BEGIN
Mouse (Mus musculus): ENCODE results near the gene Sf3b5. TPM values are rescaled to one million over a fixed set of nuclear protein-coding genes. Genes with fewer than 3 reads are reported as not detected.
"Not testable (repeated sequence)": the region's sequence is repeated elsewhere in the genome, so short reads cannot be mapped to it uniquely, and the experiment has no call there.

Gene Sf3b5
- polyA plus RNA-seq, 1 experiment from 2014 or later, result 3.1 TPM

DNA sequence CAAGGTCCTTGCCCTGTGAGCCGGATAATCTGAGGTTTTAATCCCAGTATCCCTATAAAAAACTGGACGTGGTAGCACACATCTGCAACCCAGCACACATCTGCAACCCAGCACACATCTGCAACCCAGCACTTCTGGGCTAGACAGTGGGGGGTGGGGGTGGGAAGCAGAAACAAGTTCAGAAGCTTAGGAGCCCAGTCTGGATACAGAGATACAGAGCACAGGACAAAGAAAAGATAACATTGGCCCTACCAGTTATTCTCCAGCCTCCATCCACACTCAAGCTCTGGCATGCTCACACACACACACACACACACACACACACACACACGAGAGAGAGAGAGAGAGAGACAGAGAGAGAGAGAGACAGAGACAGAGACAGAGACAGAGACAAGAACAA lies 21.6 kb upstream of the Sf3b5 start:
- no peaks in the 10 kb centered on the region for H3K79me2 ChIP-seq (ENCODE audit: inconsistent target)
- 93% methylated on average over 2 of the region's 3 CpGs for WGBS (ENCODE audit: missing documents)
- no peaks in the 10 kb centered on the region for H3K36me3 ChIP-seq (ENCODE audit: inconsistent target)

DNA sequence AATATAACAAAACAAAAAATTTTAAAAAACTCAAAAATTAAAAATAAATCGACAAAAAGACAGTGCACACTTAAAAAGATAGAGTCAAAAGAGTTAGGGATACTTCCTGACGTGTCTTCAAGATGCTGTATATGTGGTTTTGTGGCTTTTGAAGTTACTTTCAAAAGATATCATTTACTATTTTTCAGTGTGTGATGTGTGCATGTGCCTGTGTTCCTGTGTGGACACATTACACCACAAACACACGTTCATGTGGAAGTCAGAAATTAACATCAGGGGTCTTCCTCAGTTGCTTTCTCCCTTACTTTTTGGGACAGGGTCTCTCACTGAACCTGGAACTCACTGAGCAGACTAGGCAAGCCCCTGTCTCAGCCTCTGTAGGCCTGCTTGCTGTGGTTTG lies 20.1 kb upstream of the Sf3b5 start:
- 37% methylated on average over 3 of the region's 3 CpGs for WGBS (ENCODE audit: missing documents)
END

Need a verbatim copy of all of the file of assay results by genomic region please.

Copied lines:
Mouse (Mus musculus): ENCODE results near the gene Sf3b5. TPM values are rescaled to one million over a fixed set of nuclear protein-coding genes. Genes with fewer than 3 reads are reported as not detected.
"Not testable (repeated sequence)": the region's sequence is repeated elsewhere in the genome, so short reads cannot be mapped to it uniquely, and the experiment has no call there.

Gene Sf3b5
- polyA plus RNA-seq, 1 experiment from 2014 or later, result 3.1 TPM

DNA sequence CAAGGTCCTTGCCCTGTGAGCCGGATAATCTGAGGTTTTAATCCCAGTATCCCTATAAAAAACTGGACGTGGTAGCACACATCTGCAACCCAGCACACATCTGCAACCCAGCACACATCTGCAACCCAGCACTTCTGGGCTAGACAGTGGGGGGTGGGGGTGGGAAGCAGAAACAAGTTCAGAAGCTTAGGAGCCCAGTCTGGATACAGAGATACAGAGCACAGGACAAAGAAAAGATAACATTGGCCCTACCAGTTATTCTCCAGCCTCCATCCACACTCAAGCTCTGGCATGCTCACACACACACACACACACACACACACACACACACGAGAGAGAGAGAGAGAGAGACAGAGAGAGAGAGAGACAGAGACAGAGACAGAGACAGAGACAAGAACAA lies 21.6 kb upstream of the Sf3b5 start:
- no peaks in the 10 kb centered on the region for H3K79me2 ChIP-seq (ENCODE audit: inconsistent target)
- 93% methylated on average over 2 of the region's 3 CpGs for WGBS (ENCODE audit: missing documents)
- no peaks in the 10 kb centered on the region for H3K36me3 ChIP-seq (ENCODE audit: inconsistent target)

DNA sequence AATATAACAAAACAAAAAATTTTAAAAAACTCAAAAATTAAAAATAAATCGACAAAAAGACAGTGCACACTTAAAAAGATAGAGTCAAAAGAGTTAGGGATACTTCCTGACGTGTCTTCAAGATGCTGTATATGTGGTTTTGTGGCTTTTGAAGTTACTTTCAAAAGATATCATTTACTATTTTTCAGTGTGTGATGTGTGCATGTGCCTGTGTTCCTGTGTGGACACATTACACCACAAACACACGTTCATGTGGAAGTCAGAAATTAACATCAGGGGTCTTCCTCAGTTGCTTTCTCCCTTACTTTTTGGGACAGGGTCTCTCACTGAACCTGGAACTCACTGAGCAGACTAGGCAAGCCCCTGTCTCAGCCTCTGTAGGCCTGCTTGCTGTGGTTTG lies 20.1 kb upstream of the Sf3b5 start:
- 37% methylated on average over 3 of the region's 3 CpGs for WGBS (ENCODE audit: missing documents)